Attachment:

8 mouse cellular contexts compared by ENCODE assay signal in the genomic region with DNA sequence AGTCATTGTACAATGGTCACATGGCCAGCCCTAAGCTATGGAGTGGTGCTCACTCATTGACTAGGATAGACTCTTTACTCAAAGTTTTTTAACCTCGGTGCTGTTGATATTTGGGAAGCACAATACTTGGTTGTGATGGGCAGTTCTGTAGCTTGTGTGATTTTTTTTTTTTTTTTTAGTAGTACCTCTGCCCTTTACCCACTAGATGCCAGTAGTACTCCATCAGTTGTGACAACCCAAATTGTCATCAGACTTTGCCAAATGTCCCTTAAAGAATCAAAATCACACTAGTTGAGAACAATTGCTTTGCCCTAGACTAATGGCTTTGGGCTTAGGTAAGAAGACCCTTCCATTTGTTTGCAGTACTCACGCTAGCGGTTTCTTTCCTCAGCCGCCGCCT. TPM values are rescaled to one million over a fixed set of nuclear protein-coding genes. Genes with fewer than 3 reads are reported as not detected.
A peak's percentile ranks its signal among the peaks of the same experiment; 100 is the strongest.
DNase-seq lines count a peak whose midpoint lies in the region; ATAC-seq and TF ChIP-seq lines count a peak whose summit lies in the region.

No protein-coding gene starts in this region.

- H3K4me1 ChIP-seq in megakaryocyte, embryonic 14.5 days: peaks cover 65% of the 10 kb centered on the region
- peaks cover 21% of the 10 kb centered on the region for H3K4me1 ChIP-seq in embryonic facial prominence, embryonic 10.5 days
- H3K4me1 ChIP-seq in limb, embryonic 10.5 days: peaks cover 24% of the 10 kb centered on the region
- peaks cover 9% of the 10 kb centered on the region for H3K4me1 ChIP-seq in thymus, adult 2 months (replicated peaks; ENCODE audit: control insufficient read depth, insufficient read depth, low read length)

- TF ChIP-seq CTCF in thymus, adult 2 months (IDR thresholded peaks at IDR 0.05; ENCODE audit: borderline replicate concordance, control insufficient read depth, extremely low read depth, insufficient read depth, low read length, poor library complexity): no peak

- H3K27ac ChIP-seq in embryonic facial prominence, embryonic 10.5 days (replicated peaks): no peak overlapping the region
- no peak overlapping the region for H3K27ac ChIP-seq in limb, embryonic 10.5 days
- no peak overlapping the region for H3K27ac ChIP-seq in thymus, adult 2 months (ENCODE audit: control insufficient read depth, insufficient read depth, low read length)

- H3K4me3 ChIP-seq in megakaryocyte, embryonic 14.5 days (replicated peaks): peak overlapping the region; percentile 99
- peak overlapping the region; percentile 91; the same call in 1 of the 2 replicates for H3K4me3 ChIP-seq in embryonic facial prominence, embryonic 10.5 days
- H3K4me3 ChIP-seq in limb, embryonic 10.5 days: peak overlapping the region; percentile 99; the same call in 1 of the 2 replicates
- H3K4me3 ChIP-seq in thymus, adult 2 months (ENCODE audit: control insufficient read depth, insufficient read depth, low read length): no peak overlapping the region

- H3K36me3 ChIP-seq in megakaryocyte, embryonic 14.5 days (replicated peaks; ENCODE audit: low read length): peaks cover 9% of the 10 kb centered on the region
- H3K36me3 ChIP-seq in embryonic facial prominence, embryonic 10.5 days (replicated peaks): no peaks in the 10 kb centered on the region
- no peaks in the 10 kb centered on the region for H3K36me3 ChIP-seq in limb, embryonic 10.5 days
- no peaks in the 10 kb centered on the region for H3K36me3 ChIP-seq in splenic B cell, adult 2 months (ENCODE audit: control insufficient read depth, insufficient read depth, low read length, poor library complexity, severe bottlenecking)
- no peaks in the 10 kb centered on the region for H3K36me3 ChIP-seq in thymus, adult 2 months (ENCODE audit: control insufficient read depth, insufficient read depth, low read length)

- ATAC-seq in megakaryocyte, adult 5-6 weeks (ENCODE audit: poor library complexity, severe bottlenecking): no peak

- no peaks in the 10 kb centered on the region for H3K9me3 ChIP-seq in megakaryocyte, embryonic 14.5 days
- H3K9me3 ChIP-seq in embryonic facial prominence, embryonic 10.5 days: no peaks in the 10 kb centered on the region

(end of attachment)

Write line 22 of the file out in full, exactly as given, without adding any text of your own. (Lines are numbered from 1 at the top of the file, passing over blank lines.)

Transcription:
- ATAC-seq in megakaryocyte, adult 5-6 weeks (ENCODE audit: poor library complexity, severe bottlenecking): no peak